I wonder how much an influencer makes these days and whether it’s worth the humiliation of monologuing into a selfie stick in front of Picasso’s Woman with a Book at the Norton Simon, or the patience it would take to get a ring light positioned just right to draw tiny tigers on my eyelids using only vegan skin care products.

This thought exercise has clarified something for me: I’m too lazy for an influencer life.

But it’s fine. Between five nights a week here, three lunch shifts at Amir’s Café, the occasional dog-walking hustle, and plasma donation when things get really tight, I’m paying my rent. I’m covering most of Dad’s health insurance and medical expenses. That’s what matters. Deep breath. I flip the page, moving onto the Red Flag Exes! section.


I lean across the checkout counter and look both ways. My boss, Ricky, stands in the doorway to his small, cramped office, his wispy blond hair falling over his boyish eyes, tight fists planted on his narrow hips. He’s wearing a Naruto T-shirt and sweatpants bearing the logo of his recent alma mater, Hamilton High School.


“Could I speak to you for a moment?”

“Sure.” I hook a thumb over my shoulder toward the store’s entrance. “Want me to close up for a few?”

He shakes his head. “It’s one in the morning. We average half a customer from one to two.”

“Fair.” I hop off my stool and gently place the magazine back on the rack before dancing my way down the aisle. Ricky graduated last June but had no interest in college, prompting his parents to offer him the challenge of managing their Pick-It-Up location at Pico and Manning sandwiched quite literally between a Subway and a Jimmy John’s. Barb and Paul are two of my favorite people in the world, but Ricky has been using this Stern Boss voice with me ever since he asked me to dinner on his eighteenth birthday and I said no. Be serious.

I lean against the doorway and brush my too-long, barely-pink-anymore bangs from my face. I’m in desperate need of a cut and color, but such things fall very far down on the priority list these days. “What’s up?”

He straightens a string-bean arm and tries to look authoritative as he motions to the chair across from him. It looks like one of those old elementary school chairs, with the contoured plastic seat and tubular steel frame, but the closest school is over half a mile away. It showed up in the alley one day and it’s been in the office ever since. “Could you come sit down, please?”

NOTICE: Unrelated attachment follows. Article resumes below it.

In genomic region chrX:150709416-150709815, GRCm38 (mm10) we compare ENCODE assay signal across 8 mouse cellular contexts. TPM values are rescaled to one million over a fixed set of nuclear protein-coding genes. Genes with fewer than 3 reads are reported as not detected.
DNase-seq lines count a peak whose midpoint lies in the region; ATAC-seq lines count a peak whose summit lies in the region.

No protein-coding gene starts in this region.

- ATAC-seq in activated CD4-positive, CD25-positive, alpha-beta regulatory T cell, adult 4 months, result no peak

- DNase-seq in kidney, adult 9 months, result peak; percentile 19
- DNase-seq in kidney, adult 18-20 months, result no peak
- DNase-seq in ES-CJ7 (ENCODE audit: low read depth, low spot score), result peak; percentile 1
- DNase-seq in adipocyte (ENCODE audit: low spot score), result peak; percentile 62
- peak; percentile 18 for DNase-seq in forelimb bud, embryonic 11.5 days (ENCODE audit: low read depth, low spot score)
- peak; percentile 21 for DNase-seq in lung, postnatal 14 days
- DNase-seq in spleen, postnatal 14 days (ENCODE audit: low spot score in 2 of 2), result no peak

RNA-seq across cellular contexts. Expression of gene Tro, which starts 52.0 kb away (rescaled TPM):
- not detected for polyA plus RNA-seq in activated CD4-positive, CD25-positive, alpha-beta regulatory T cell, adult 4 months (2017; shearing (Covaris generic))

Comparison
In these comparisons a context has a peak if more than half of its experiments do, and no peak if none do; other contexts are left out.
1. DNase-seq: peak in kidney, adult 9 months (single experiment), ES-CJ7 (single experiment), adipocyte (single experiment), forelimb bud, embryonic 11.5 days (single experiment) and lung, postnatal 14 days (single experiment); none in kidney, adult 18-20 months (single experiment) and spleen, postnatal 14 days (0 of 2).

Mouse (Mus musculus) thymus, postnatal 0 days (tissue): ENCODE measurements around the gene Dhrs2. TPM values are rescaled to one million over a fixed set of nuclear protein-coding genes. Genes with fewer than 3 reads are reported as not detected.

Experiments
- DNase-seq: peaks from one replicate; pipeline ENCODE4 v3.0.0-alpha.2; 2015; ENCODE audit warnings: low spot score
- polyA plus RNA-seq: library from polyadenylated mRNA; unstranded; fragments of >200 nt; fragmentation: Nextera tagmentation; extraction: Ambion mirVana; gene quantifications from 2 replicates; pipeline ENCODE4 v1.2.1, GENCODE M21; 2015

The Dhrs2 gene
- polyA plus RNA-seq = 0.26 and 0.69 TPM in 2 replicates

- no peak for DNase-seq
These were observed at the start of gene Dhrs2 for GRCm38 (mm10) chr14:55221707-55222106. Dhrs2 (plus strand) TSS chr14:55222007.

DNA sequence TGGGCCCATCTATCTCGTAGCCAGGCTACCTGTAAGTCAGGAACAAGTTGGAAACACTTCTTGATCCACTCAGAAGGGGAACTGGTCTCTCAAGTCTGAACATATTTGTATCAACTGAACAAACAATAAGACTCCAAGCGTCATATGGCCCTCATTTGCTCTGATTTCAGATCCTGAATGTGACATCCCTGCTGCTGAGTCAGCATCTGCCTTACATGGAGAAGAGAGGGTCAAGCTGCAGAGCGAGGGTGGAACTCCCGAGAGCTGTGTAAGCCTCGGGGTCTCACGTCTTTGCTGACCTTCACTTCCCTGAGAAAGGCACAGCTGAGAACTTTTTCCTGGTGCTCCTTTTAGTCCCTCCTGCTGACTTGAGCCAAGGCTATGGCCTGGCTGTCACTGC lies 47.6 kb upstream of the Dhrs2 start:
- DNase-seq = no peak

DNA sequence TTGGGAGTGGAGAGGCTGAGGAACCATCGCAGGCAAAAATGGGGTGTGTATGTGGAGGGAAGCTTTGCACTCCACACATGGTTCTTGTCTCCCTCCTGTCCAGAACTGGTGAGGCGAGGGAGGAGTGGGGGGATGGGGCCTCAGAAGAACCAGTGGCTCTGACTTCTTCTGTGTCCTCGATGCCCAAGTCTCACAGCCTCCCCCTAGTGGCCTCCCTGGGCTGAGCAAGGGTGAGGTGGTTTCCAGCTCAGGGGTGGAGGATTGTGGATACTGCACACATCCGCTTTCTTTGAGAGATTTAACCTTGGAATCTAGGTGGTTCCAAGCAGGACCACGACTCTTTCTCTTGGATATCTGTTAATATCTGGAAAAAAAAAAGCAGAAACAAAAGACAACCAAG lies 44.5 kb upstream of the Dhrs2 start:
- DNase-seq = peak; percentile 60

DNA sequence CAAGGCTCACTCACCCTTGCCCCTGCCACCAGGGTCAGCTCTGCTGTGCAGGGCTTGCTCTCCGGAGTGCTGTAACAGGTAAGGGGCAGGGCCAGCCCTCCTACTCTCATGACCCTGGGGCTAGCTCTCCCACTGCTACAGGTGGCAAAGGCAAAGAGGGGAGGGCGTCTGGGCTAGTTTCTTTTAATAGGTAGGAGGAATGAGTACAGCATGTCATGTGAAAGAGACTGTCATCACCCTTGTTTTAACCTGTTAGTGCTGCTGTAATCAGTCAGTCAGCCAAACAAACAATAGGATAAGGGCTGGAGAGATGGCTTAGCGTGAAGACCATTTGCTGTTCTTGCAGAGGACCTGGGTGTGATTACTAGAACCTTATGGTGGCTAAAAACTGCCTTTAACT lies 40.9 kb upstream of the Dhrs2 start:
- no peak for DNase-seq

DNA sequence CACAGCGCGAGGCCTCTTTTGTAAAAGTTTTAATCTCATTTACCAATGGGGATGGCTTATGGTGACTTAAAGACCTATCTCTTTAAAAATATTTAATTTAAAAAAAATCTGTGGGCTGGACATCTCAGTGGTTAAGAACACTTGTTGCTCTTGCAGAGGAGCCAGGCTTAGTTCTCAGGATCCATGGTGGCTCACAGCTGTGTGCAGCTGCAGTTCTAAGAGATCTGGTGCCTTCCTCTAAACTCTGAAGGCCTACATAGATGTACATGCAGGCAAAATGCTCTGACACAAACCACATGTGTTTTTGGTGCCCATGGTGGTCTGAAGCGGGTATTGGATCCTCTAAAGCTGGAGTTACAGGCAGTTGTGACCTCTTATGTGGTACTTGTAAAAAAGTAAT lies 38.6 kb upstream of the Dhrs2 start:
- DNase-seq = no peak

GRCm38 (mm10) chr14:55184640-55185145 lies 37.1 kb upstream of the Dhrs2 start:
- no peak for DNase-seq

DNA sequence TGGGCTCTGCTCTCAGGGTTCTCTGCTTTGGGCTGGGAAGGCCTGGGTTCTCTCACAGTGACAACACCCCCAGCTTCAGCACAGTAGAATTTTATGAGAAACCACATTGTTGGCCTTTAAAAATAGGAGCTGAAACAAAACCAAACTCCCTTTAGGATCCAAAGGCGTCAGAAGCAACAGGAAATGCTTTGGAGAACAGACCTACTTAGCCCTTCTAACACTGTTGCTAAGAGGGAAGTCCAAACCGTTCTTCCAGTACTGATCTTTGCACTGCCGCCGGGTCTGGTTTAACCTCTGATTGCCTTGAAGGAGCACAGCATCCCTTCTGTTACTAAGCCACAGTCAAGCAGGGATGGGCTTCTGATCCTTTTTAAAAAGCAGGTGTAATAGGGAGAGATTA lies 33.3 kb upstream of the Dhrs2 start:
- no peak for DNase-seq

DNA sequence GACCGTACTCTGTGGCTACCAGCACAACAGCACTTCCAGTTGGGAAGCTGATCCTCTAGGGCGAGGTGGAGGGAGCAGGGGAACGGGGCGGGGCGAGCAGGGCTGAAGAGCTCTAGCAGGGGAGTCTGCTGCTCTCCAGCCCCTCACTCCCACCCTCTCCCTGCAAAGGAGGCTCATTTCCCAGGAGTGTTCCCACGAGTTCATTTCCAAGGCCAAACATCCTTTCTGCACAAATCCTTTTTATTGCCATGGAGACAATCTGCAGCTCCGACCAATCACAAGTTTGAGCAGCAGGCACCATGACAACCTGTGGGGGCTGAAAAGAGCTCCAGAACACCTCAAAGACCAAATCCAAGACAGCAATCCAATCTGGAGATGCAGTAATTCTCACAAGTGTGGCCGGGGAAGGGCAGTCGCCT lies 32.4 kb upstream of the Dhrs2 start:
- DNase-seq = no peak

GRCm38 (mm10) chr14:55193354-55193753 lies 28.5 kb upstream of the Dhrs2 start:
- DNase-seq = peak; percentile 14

I take a seat but glance over my shoulder at the front of the store. Even if Ricky has called me back here, it’s still my till in the register. The last thing I need is someone bolting in and doing a quick grab of all the cash in there. The Verizon store three doors down was robbed just last week. “Are you sure we can’t chat out there? It makes me uneasy leaving the store unattended.”

“Well, that’s ironic.”

I turn back to look at him. From my little chair I see that he has a distinct height advantage, which I realize now is probably intentional. “Pardon?”

He flips a pencil between his fingers. His nails are all chewed up, there’s a faded blue stamp on the back of his right hand from Randy’s Arcade, and he’s wearing his high school class ring. Ricky straightens his spine and tries to look taller. He’s five seven standing on a box. It’s not my most mature coping strategy, but sometimes when Ricky is particularly condescending, I’ll draw little caricatures of him dwarfed in his dad’s broad-shouldered suit, his feet swimming in his dad’s giant shoes. “It’s ironic when you pretend to be concerned about the store being robbed.”

“Ironic?” I ask. “How so?”

“I saw footage of you taking a pack of gum yesterday. You never paid for it.”

I squint, thinking back. I did take a pack of gum. Probably thirty minutes into my eight-hour shift. “How do you know I didn’t pay for it?”

He points to the security camera in the corner of the office, reminding me, I suppose, that there are cameras everywhere. But if he knows I never paid for it, then...